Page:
A Hard-Working Heart Beats Better When It’s Appreciated

This post goes out to all the teachers and staff at my children’s schools on the last day of Teacher and Staff Appreciation Week. Thank you!

Kelly, a teacher with a heart.

Kelly is my daughter Tessa’s band director at Conestoga Middle School. Over the course of this year, I’ve heard Kelly’s work through my daughter’s french horn as Tessa went from not knowing what a horn was to playing quite well and enjoying it.

Kelly works hard, long hours throughout the school year, like so many other teachers and staff do. As a band teacher, she not only is charged with teaching my 6th grade daughter how to play an instrument, she has to get all of my daughter’s classmates to play together, in time, and in tune.

I’ve understand the hours that a teacher puts in, so when Kelly made a special announcement this week, I asked her if I could put her story up as well as post her typical day’s schedule. Here is an encapsulated summary of what she sent me:

  • 7am – Arrive/preparation 
  • 7:30-8:45 – Honor Band (advanced) or Jazz Band
  • 8:50 – Students arrive
  • 9:05 – First class starts (8th Grade Band/Music Appreciation, 30 minute lunch, 7th grade band/music appreciation, 50 minutes planning -input grades, parent calls, order buses, organize fundraisers, lesson planning, 6th grade band)
  • 3:40-5:30 (Help struggling students, Lessons for students who mid-year transfers and students playing catch-up, Percussion class for 6th graders)    
  • 5:30-6:30 /7:00 (cleanup – sort music sheets, fix broken instruments, set out music sheets for the next morning’s honor band or jazz band.  Finish inputing grades).  

She has 12 different classes, 6 classes per day, for a total of 300 students. (Not to mention that she’s constantly raising money to help pay for her program.)

Stop and think about that for a second – 12 hours a day. 12 different classes. 300 students – That’s enough to make one’s heart stop.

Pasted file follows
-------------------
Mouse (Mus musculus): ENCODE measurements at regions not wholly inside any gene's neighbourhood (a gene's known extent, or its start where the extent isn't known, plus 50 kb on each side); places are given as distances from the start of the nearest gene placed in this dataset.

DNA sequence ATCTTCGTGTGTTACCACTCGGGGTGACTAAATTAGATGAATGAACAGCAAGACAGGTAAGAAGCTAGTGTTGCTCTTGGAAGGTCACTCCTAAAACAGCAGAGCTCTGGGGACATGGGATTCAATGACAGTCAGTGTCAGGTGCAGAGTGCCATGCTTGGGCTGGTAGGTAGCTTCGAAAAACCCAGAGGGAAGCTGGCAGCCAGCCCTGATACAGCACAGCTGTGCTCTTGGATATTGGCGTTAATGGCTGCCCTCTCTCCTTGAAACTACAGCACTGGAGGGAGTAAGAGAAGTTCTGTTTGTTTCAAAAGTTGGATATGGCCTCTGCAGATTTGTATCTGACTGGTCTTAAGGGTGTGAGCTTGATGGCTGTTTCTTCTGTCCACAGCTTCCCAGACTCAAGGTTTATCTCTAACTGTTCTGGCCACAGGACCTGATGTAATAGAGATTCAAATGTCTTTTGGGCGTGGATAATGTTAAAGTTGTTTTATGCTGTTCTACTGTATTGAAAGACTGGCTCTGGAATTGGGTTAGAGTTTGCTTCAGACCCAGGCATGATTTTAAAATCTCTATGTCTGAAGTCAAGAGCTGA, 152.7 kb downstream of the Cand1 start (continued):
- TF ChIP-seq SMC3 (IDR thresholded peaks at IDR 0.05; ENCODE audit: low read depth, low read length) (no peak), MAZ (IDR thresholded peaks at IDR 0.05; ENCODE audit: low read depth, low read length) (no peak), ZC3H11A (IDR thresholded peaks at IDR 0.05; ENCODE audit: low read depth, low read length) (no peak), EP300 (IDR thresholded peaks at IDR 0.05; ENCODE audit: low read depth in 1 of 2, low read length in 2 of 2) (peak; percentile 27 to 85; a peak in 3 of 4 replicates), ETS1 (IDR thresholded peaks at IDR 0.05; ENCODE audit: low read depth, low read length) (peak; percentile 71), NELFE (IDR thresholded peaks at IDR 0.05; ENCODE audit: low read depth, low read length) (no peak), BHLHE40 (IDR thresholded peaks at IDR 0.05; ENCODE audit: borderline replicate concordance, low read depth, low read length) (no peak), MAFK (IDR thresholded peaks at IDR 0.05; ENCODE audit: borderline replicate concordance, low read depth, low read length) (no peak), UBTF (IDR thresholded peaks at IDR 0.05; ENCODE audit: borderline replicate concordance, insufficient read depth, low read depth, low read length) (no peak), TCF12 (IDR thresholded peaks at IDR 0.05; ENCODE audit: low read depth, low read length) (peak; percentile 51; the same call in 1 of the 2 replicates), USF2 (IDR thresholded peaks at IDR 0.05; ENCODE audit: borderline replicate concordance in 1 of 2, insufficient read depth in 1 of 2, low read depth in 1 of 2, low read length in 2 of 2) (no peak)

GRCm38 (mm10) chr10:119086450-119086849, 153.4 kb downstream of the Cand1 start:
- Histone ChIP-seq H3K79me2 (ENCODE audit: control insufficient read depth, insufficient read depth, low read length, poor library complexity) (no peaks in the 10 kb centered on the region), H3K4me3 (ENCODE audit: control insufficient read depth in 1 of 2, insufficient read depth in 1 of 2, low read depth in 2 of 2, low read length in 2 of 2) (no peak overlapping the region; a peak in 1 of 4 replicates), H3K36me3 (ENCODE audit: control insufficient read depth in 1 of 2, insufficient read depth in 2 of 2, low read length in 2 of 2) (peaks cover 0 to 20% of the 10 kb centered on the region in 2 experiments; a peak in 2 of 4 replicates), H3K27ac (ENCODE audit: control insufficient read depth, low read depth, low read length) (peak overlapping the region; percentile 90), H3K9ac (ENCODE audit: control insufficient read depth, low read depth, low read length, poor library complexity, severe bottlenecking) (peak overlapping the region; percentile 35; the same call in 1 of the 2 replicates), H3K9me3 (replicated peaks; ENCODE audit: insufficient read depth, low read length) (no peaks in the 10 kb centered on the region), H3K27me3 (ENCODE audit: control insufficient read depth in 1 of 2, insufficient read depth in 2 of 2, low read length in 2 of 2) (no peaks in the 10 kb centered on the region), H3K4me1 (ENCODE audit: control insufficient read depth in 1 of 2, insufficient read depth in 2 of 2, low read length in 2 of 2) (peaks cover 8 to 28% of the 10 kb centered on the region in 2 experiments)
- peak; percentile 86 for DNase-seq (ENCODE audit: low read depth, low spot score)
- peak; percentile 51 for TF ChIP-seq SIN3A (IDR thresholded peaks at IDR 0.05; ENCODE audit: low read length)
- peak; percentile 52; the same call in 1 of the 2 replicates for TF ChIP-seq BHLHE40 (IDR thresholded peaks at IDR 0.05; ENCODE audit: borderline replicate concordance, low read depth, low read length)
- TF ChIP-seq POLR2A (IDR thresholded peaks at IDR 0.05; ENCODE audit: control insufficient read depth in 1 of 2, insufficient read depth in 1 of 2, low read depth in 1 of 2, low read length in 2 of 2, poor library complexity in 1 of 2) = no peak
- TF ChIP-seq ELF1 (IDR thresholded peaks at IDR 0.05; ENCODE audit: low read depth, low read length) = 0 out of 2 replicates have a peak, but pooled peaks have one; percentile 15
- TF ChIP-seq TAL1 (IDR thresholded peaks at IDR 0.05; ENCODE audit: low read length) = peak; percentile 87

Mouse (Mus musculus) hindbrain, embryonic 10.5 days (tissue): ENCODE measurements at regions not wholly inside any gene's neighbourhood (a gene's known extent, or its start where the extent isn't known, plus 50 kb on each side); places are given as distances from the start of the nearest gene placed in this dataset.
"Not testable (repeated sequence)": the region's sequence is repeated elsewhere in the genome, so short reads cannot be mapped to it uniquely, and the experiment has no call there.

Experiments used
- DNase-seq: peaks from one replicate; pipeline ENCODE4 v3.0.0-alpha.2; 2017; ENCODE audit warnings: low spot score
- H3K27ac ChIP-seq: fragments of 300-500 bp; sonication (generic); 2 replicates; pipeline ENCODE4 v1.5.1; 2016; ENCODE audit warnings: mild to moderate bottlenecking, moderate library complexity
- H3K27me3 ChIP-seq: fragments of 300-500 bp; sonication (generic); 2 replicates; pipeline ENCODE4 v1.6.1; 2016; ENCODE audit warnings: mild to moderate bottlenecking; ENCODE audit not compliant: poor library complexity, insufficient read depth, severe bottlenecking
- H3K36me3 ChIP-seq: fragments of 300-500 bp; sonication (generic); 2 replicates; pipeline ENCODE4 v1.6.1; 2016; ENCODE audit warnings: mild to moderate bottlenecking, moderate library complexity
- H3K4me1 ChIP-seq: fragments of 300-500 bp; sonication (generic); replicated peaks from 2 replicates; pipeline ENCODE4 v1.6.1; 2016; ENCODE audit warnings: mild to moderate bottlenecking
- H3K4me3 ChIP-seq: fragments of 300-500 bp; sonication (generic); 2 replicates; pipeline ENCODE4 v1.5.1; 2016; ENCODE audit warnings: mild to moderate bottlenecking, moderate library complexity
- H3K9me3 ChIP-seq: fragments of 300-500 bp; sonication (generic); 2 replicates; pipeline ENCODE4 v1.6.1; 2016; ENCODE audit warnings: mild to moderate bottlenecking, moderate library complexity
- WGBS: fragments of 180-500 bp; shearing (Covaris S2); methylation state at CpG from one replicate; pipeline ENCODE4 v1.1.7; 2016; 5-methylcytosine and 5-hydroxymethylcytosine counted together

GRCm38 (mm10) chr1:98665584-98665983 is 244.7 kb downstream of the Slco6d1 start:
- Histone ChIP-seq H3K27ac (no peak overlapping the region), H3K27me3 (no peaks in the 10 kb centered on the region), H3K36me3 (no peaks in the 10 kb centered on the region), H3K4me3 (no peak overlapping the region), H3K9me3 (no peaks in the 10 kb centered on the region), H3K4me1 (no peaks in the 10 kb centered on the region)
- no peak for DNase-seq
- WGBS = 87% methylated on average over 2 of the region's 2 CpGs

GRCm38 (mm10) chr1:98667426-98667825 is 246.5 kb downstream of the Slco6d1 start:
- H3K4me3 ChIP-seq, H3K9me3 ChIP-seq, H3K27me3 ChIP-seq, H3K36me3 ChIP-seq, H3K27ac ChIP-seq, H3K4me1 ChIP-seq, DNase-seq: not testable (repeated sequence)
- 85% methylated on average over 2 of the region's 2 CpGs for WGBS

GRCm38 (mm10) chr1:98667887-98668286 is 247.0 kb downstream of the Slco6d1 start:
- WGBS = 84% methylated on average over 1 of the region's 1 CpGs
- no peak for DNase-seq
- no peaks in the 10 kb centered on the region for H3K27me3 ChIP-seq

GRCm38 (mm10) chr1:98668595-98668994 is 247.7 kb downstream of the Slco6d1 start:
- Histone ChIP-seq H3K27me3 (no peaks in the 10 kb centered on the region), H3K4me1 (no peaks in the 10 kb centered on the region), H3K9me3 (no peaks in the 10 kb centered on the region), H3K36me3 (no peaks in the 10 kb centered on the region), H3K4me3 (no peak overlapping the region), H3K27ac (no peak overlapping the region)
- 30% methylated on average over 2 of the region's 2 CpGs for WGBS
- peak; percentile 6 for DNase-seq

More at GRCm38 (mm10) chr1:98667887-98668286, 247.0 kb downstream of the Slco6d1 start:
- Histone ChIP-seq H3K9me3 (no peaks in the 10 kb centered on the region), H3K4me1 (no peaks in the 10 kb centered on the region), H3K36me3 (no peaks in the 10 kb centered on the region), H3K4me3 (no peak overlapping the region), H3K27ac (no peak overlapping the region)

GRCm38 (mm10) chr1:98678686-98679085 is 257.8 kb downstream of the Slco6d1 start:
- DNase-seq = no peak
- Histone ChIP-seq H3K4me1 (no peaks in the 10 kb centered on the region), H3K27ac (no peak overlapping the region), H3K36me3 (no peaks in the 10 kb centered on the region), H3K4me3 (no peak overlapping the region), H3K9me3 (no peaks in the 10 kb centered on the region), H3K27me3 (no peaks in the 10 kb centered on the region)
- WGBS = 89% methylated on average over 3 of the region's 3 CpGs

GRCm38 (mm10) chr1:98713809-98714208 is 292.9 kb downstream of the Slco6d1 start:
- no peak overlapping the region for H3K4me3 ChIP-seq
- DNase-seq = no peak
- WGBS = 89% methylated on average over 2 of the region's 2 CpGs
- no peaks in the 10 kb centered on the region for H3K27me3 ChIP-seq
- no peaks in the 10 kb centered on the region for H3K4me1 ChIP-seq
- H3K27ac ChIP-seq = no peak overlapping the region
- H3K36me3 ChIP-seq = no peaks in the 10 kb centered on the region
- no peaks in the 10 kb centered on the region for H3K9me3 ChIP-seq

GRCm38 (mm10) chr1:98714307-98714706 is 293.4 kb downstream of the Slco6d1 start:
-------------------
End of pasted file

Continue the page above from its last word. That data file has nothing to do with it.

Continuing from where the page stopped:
And sadly, it did. Well, kind of. Kelly wrote to us last week saying she has been having severe episodes with her heart. The doctors are testing, but it appears that the stress of doing so much has started to adversely affect her heart. Fortunately, she’s been getting medical treatment to figure out and fix what is going on, including help from, ironically, from a rhythm doctor (her joke).

Although, she’s being cared for and is getting crazy-good support from everyone, and we hope that everything’s going to turn out ok, it underscores the kind of work ethic that is on diplay everyday at our schools. Teachers like Kelly are working tremendous hours and going far beyond the basics to give kids opportunities to learn and grow.

Schools are the brunt of so many people. Albeit some with good intentions, but nonetheless the brunt. From the outside, it’s hard to see the long hours, the demanding requirements, the results of constant budget-cutting, and the thankless task of trying to corral 30-50 twelve-year-olds. I’ve heard a lot of well-meaning parents bemoan the state of education, wishing “somebody” would do something, wishing “somebody” would have a heart and care enough fix it.

“Somebody” does. It’s people like Kelly that show up everyday, doing the best they can, and getting results. With her permission, I’m posting her story of unsung hard work here as both a tribute to her own efforts and all the teachers who put in those long, long days.

It’s the last day of Teacher and Staff Appreciation Week. It’s not too late — Correction, it’s never too late to thank a teacher. Write a thank-you note, send flowers, ask if they need anything, donate to a fundraiser, listen, or just give an honest and sincere thanks.

It just might do a teacher’s heart some good.

Take care of yourself, Kelly. And thanks!

Today’s gift of time … Donated a few more Starbucks gift cards for teacher appreciation week. 

About Eric Winger

Our perception of time is key to how we use our time. The most fundamental way to change that perception is to give our time. This opens us up to new opportunities and ideas from which we can build to really make a difference. ... Yes, we *do* have time to make a difference!
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